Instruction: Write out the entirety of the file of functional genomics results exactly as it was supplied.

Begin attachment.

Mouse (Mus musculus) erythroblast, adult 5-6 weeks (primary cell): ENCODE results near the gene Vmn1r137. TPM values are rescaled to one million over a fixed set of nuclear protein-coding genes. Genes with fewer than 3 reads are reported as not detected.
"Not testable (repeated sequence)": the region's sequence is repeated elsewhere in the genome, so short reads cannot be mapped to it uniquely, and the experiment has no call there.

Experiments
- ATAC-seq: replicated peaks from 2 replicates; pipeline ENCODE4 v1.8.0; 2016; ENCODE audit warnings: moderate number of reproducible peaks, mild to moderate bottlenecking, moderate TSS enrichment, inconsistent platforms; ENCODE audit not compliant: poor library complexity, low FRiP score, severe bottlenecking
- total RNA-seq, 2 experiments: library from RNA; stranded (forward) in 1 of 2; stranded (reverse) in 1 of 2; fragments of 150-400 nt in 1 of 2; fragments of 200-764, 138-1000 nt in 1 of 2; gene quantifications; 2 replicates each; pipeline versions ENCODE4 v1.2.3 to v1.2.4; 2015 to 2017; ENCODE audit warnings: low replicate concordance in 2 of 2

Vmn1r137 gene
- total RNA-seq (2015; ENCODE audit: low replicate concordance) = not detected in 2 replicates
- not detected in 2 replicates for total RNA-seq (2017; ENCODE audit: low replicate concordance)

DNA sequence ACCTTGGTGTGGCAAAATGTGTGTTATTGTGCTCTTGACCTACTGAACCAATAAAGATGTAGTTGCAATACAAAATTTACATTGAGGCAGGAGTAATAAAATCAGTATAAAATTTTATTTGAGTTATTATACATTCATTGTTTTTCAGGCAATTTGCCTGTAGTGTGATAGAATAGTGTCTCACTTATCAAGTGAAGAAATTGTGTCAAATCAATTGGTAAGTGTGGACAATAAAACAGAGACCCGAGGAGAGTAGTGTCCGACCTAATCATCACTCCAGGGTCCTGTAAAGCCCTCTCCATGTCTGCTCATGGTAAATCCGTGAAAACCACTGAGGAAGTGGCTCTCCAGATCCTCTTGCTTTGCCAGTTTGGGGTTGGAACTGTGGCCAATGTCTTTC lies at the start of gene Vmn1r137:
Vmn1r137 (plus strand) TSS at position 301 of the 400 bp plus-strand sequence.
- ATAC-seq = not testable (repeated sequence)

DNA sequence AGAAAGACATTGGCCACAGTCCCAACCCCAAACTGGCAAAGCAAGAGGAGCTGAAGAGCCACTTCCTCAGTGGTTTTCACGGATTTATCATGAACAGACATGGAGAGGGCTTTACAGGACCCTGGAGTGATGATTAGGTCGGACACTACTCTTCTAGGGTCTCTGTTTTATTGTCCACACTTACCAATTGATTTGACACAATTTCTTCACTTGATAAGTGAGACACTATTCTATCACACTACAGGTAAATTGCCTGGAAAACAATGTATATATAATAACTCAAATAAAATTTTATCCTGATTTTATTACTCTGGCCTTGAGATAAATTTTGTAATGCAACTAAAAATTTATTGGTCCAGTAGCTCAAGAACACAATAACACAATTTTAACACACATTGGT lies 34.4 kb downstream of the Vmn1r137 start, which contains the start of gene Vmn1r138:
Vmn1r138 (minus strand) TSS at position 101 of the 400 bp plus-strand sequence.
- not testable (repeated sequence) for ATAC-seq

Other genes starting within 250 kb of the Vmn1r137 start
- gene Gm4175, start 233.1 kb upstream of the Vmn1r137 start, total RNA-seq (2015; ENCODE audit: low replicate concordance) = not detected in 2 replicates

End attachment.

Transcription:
Mouse (Mus musculus) erythroblast, adult 5-6 weeks (primary cell): ENCODE results near the gene Vmn1r137. TPM values are rescaled to one million over a fixed set of nuclear protein-coding genes. Genes with fewer than 3 reads are reported as not detected.
"Not testable (repeated sequence)": the region's sequence is repeated elsewhere in the genome, so short reads cannot be mapped to it uniquely, and the experiment has no call there.

Experiments
- ATAC-seq: replicated peaks from 2 replicates; pipeline ENCODE4 v1.8.0; 2016; ENCODE audit warnings: moderate number of reproducible peaks, mild to moderate bottlenecking, moderate TSS enrichment, inconsistent platforms; ENCODE audit not compliant: poor library complexity, low FRiP score, severe bottlenecking
- total RNA-seq, 2 experiments: library from RNA; stranded (forward) in 1 of 2; stranded (reverse) in 1 of 2; fragments of 150-400 nt in 1 of 2; fragments of 200-764, 138-1000 nt in 1 of 2; gene quantifications; 2 replicates each; pipeline versions ENCODE4 v1.2.3 to v1.2.4; 2015 to 2017; ENCODE audit warnings: low replicate concordance in 2 of 2

Vmn1r137 gene
- total RNA-seq (2015; ENCODE audit: low replicate concordance) = not detected in 2 replicates
- not detected in 2 replicates for total RNA-seq (2017; ENCODE audit: low replicate concordance)

DNA sequence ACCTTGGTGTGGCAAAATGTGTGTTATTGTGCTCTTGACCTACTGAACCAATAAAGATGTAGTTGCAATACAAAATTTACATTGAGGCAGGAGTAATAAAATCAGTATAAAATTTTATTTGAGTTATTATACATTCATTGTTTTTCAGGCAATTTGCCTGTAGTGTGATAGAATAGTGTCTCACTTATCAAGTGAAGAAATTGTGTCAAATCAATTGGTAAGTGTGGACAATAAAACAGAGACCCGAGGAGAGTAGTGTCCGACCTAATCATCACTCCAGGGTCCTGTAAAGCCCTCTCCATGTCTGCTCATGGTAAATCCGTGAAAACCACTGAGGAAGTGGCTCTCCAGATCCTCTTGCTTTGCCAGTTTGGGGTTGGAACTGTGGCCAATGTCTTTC lies at the start of gene Vmn1r137:
Vmn1r137 (plus strand) TSS at position 301 of the 400 bp plus-strand sequence.
- ATAC-seq = not testable (repeated sequence)

DNA sequence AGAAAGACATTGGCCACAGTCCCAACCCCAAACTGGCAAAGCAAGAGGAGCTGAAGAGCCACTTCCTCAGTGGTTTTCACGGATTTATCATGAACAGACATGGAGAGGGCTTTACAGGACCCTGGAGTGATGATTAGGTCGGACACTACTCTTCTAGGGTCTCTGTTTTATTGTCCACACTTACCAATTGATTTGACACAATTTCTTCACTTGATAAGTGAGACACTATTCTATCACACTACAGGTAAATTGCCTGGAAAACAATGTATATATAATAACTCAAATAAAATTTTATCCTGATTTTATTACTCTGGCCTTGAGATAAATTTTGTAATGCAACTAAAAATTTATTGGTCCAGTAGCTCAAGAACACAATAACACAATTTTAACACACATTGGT lies 34.4 kb downstream of the Vmn1r137 start, which contains the start of gene Vmn1r138:
Vmn1r138 (minus strand) TSS at position 101 of the 400 bp plus-strand sequence.
- not testable (repeated sequence) for ATAC-seq

Other genes starting within 250 kb of the Vmn1r137 start
- gene Gm4175, start 233.1 kb upstream of the Vmn1r137 start, total RNA-seq (2015; ENCODE audit: low replicate concordance) = not detected in 2 replicates